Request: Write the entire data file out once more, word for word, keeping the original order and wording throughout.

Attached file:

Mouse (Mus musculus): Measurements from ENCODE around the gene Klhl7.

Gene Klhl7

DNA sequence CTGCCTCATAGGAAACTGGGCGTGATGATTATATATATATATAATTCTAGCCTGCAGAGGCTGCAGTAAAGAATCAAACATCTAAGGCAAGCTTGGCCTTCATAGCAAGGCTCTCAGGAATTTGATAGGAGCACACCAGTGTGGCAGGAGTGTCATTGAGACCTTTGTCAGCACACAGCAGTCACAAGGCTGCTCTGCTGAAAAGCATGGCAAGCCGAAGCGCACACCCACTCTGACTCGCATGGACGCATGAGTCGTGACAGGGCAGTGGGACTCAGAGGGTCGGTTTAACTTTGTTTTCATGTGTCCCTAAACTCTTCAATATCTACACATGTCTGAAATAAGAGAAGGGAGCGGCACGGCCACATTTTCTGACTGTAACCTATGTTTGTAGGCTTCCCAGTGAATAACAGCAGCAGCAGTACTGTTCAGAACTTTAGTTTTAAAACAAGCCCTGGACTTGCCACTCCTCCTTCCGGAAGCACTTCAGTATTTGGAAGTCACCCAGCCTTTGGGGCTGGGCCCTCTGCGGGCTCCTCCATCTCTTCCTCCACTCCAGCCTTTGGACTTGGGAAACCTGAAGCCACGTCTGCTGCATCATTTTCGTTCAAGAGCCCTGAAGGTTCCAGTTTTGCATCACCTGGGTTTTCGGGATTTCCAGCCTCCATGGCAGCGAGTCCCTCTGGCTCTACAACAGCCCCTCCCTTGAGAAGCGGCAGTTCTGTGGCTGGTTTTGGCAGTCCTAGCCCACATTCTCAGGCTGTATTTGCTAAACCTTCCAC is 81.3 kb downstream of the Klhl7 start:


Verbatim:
Mouse (Mus musculus): Measurements from ENCODE around the gene Klhl7.

Gene Klhl7

DNA sequence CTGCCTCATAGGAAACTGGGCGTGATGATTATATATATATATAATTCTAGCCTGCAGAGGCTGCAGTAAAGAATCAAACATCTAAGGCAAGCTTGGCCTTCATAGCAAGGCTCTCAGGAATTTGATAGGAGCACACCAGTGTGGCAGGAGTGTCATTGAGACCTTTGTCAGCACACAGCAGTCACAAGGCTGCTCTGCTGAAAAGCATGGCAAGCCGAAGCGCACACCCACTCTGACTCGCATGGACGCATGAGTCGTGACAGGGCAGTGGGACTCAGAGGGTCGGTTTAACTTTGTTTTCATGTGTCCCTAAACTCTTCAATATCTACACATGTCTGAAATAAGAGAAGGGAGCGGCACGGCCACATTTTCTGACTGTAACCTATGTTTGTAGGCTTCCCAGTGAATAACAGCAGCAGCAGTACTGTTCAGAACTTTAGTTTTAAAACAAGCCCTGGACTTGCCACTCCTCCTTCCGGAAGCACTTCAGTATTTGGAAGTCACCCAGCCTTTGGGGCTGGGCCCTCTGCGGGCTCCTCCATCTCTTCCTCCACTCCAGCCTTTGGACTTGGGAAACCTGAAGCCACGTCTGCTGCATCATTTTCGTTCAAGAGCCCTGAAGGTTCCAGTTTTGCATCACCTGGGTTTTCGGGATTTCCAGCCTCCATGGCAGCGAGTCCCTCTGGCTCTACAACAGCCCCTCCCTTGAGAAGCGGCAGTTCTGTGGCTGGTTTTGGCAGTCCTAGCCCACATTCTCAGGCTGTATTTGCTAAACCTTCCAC is 81.3 kb downstream of the Klhl7 start: